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Clariant and Lavergne Convert Ocean-Bound Plastics into Flame-Retardant Compounds

Ocean plastic
The fully recyclable compound based on ocean-bound plastics has successfully passed molding trials at part manufacturers and is commercially available.

Chemicals company Clariant has teamed up with Lavergne, a producer of sustainable engineering resin from recycled ocean-bound plastics, to develop halogen-free, flame-retardant polyester compounds made from ocean-bound plastics. With the first grade already commercialized, the collaboration is supporting demand from major electrical and electronics brand owners for post-consumer recyclates that are flame retardant.

The initiative arises from Lavergne’s wider mission to create new uses for plastic, in this case polyethylene terephthalate (PET), recycled from ocean-bound waste streams. Ocean-bound plastic (OBP) refers to plastic waste that is recovered from the more than eight million metric tons of plastic currently entering the oceans each year.

The first flame-retardant compound, Lavergne VYPET OBP-FR, has 30% glass-fiber reinforcement and a UL 94 V-0 flame rating at 0.8 mm thickness, which makes it suitable for many electric and electronic plastic applications, including aesthetic and structural parts. The fully recyclable OBP-based compound has successfully passed molding trials at part manufacturers and is commercially available.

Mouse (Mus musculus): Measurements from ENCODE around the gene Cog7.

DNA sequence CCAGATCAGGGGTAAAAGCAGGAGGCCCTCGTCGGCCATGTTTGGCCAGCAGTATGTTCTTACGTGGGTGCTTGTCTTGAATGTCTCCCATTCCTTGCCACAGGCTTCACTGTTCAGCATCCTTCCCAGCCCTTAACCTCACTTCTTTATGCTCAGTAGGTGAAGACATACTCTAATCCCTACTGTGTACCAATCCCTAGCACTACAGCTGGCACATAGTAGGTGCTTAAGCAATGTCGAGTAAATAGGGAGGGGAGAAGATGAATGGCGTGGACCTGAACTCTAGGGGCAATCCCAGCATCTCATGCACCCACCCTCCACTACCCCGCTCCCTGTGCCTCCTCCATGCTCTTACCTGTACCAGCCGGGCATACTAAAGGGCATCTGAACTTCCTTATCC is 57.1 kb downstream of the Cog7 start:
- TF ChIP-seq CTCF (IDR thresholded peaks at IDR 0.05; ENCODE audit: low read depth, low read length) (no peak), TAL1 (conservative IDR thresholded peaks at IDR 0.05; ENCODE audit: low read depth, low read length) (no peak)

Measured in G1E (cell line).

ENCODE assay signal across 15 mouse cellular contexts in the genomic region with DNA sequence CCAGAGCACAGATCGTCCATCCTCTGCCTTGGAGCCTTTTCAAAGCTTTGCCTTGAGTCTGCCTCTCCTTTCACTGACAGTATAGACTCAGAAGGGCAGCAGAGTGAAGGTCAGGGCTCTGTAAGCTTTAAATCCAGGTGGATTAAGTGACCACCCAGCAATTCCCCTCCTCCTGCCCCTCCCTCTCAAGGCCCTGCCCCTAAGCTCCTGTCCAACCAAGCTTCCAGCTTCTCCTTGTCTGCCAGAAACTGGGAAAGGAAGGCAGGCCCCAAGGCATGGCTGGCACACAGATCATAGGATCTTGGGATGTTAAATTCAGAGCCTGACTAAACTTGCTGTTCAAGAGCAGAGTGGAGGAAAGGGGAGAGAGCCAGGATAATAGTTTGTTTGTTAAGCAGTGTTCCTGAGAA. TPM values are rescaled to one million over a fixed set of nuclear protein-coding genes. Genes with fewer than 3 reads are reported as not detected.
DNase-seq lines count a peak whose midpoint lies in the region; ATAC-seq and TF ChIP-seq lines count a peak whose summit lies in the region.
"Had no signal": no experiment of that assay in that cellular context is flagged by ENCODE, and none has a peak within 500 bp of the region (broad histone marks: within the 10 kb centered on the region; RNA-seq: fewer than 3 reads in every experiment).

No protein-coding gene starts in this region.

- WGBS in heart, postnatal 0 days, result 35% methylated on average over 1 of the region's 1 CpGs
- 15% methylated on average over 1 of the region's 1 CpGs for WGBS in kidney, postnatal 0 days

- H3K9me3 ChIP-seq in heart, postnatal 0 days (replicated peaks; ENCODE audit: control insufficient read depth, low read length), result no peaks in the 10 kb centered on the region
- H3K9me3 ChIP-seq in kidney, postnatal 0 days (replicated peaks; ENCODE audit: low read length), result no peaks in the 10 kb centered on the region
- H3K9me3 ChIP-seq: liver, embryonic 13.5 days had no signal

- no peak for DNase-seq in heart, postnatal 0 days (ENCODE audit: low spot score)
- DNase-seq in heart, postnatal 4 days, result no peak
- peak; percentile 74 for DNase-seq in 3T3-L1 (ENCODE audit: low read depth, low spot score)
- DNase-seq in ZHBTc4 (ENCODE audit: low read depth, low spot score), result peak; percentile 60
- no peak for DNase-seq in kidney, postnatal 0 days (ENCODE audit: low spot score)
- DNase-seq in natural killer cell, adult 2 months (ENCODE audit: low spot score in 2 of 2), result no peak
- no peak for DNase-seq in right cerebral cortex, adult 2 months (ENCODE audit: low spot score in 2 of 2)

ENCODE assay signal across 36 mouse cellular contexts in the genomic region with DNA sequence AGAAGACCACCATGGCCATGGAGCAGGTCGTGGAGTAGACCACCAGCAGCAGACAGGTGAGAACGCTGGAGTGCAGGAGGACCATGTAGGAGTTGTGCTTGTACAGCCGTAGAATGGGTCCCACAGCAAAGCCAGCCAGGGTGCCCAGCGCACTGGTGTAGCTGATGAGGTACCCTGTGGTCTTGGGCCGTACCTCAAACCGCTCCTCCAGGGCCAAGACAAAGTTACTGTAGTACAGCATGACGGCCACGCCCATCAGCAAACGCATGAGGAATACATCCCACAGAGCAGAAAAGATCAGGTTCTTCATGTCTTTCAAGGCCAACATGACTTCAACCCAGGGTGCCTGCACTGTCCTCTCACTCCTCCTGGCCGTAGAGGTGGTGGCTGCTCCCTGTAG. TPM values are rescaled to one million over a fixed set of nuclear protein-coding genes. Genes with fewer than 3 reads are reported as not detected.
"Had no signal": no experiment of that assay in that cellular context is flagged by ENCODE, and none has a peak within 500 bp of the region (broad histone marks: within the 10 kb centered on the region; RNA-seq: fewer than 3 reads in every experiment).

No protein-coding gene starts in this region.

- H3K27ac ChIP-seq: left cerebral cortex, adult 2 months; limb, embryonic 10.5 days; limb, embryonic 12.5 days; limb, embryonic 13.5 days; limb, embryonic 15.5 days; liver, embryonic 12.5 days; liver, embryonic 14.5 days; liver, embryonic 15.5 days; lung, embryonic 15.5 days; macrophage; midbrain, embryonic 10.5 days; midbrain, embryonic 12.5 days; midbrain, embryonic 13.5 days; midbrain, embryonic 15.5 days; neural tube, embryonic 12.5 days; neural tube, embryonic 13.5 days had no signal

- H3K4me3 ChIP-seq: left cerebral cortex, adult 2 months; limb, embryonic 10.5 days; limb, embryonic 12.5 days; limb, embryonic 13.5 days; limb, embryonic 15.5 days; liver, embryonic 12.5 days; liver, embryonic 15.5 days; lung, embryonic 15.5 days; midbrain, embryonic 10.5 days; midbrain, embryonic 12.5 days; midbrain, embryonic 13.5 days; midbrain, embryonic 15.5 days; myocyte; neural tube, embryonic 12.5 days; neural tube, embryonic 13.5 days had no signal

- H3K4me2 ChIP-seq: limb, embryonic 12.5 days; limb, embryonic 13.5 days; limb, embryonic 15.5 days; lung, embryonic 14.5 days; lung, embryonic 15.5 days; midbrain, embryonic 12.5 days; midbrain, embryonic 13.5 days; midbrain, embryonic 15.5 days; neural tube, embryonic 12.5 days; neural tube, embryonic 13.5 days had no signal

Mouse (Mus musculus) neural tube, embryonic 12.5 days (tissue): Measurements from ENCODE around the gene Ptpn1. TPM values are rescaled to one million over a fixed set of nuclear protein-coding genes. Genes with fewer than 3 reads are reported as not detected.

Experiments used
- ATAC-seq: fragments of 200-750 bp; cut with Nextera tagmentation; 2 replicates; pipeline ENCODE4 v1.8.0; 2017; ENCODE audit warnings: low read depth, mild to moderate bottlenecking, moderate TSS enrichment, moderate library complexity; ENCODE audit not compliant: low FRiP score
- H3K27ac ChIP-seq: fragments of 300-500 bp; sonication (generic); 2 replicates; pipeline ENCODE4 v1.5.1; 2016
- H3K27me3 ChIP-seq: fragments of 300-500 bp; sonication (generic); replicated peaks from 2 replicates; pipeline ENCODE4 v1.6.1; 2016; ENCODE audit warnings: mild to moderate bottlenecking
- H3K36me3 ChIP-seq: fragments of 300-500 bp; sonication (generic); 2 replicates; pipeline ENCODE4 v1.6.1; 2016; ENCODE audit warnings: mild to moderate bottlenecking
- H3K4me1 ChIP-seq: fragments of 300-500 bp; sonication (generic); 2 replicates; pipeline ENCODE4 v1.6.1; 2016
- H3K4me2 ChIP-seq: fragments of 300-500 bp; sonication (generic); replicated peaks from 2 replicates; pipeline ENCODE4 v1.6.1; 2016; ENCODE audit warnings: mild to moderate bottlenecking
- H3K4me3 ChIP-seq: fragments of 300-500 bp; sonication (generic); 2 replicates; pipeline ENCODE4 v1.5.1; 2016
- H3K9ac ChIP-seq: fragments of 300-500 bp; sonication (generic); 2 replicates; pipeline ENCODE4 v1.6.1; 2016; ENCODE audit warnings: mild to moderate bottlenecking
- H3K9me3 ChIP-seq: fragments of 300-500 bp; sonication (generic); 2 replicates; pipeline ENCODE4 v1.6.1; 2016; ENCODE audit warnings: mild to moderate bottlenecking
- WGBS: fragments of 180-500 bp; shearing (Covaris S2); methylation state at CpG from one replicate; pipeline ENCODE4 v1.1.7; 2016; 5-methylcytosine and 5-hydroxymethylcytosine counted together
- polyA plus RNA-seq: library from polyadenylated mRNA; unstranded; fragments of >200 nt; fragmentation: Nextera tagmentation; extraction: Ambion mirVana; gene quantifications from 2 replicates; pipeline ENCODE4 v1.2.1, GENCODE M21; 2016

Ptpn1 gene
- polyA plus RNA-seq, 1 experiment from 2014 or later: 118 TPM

Previously, OEMs for electrical and electronics industry applications targeted less-demanding components like packaging trays. With these new developments, that industry can now expand the use of recyclates to other structural parts of electronics equipment. Additionally, OEMs are supporting the sourcing of OBP by sponsoring waste collection and clean-up efforts.

The new material uses Clariant’s flagship halogen-free Exolit OP flame retardants, chosen for their “proven excellent environmental and health profile” and a GreenScreen Benchmark 3 assessment for the key phosphinate ingredient. In addition, Exolit OP grades have been confirmed as suitable for various recycling processes without losing their flame-retardant properties.

“This development reinforces Clariant’s continuing commitment to developing sustainable additives that, through value chain collaboration, can help bring plastics into a circular, more resource-efficient economy,” said Subra Narayan, Technical Market Manager for Clariant Flame Retardants in North America.

Image: James Thew/Adobe Stock

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